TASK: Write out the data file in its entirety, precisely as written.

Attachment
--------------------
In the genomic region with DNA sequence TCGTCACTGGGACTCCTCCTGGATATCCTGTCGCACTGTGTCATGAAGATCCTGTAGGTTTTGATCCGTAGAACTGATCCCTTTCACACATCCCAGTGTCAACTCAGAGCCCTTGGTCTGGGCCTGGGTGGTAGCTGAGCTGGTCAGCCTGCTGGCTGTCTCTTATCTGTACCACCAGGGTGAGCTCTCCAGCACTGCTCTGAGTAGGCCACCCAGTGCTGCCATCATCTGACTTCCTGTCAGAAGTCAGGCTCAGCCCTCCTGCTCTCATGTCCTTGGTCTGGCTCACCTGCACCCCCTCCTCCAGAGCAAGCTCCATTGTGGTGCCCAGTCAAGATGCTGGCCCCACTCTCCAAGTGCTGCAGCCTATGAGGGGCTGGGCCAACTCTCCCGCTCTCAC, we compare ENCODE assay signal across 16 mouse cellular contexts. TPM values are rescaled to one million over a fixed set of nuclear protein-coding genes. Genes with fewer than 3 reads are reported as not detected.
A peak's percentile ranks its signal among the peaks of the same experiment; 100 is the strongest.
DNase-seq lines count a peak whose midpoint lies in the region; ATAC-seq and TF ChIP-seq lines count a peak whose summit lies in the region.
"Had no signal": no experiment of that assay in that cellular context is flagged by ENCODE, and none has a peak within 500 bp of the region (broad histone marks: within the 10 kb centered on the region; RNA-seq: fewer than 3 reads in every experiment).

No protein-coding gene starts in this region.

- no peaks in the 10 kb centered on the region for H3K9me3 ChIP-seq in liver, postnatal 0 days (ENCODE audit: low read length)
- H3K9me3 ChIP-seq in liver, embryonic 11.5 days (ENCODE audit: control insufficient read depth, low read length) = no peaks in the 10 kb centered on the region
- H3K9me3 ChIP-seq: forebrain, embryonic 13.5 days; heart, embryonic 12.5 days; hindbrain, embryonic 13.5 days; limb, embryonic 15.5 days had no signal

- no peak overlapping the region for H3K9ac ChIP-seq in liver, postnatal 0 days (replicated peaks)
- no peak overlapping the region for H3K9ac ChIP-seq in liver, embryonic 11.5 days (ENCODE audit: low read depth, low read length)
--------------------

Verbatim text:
In the genomic region with DNA sequence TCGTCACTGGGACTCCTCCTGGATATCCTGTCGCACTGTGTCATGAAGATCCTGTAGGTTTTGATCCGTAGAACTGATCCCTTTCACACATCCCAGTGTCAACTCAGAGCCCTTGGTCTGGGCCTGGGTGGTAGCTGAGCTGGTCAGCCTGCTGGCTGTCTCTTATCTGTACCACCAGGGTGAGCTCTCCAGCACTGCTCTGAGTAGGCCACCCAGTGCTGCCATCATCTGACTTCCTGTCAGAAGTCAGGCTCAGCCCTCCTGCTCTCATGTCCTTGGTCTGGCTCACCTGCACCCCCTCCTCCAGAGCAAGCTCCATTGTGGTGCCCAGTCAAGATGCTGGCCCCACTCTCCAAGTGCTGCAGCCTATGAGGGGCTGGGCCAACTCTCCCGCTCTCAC, we compare ENCODE assay signal across 16 mouse cellular contexts. TPM values are rescaled to one million over a fixed set of nuclear protein-coding genes. Genes with fewer than 3 reads are reported as not detected.
A peak's percentile ranks its signal among the peaks of the same experiment; 100 is the strongest.
DNase-seq lines count a peak whose midpoint lies in the region; ATAC-seq and TF ChIP-seq lines count a peak whose summit lies in the region.
"Had no signal": no experiment of that assay in that cellular context is flagged by ENCODE, and none has a peak within 500 bp of the region (broad histone marks: within the 10 kb centered on the region; RNA-seq: fewer than 3 reads in every experiment).

No protein-coding gene starts in this region.

- no peaks in the 10 kb centered on the region for H3K9me3 ChIP-seq in liver, postnatal 0 days (ENCODE audit: low read length)
- H3K9me3 ChIP-seq in liver, embryonic 11.5 days (ENCODE audit: control insufficient read depth, low read length) = no peaks in the 10 kb centered on the region
- H3K9me3 ChIP-seq: forebrain, embryonic 13.5 days; heart, embryonic 12.5 days; hindbrain, embryonic 13.5 days; limb, embryonic 15.5 days had no signal

- no peak overlapping the region for H3K9ac ChIP-seq in liver, postnatal 0 days (replicated peaks)
- no peak overlapping the region for H3K9ac ChIP-seq in liver, embryonic 11.5 days (ENCODE audit: low read depth, low read length)